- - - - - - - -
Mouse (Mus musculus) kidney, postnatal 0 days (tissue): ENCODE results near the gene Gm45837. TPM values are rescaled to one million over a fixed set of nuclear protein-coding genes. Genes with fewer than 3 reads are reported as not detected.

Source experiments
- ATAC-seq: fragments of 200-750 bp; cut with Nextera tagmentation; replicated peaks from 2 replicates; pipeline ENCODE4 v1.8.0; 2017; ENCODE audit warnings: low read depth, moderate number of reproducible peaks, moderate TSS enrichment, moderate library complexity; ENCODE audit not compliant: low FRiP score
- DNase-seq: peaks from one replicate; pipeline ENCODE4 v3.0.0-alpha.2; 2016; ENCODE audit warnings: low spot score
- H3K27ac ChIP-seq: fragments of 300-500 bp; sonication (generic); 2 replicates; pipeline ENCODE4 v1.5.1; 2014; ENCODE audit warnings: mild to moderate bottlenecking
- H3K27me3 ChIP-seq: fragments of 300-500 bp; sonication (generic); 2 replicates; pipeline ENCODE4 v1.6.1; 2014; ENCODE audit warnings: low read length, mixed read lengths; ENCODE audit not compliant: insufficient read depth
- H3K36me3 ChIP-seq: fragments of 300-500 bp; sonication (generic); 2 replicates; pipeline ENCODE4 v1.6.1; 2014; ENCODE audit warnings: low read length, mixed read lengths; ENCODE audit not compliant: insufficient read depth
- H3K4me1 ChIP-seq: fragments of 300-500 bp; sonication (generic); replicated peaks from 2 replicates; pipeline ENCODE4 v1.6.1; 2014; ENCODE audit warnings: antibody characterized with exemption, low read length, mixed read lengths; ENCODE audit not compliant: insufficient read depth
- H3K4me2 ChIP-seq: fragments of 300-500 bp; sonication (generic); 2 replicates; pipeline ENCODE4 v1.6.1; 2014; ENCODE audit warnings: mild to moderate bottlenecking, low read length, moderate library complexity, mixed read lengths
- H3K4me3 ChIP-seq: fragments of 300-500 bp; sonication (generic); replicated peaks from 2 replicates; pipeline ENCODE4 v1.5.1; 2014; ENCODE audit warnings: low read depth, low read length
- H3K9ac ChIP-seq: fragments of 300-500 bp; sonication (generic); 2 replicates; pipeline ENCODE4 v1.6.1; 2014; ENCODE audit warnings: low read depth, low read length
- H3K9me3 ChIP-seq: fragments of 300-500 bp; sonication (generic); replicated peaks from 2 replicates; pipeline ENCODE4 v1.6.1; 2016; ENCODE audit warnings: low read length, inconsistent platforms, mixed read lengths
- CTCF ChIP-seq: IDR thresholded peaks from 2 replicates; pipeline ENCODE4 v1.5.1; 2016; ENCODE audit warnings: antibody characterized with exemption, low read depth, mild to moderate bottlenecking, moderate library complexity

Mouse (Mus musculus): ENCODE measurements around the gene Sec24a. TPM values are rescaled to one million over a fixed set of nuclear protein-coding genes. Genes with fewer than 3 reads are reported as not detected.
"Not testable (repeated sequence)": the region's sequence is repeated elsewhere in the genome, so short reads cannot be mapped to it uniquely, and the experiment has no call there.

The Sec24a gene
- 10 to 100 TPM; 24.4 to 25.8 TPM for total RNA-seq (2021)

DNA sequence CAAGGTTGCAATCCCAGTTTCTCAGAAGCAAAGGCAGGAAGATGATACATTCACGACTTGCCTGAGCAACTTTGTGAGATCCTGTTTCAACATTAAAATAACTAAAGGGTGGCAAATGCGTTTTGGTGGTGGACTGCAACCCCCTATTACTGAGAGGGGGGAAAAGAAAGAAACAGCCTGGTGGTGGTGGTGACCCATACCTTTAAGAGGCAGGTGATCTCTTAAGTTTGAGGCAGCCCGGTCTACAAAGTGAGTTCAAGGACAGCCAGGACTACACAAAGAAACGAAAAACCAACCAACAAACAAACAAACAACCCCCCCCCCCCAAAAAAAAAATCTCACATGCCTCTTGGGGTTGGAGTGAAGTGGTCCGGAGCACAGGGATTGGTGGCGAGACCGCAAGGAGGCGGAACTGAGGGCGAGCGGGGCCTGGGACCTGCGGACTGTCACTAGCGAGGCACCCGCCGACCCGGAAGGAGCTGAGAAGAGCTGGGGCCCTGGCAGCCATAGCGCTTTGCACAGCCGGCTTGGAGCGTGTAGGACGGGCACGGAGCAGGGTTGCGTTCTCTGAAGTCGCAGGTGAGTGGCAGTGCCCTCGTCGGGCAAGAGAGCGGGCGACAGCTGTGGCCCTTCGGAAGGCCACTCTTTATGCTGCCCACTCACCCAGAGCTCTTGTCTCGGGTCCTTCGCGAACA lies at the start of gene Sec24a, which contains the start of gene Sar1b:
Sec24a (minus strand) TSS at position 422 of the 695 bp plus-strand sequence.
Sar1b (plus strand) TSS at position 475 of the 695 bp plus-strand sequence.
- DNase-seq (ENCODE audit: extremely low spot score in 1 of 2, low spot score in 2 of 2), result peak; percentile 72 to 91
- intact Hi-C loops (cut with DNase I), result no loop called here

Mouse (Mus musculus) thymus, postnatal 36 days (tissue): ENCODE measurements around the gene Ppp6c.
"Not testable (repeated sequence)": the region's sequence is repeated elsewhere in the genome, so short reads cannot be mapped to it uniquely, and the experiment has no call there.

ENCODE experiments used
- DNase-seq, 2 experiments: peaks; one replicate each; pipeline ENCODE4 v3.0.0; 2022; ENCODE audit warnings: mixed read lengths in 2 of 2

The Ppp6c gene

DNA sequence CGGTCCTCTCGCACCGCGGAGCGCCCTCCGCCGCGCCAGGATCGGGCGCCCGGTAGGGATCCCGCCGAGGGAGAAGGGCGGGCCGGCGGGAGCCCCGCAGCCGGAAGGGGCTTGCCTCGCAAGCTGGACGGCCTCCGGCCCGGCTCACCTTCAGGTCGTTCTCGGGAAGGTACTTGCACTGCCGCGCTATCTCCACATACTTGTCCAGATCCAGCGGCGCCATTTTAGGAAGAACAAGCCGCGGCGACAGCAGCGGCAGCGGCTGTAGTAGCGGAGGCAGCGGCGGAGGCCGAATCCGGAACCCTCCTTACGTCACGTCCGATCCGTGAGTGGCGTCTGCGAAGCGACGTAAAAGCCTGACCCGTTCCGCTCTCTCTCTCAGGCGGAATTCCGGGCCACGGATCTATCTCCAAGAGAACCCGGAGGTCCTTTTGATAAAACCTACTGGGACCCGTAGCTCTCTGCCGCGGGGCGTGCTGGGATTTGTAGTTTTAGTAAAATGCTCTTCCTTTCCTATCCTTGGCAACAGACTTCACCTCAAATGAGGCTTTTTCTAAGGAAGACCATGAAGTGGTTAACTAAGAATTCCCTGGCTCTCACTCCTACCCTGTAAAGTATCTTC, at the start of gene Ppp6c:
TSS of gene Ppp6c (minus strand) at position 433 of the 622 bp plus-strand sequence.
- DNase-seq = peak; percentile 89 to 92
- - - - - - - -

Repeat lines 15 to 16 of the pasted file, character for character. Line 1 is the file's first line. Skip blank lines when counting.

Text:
"Not testable (repeated sequence)": the region's sequence is repeated elsewhere in the genome, so short reads cannot be mapped to it uniquely, and the experiment has no call there.

The Sec24a gene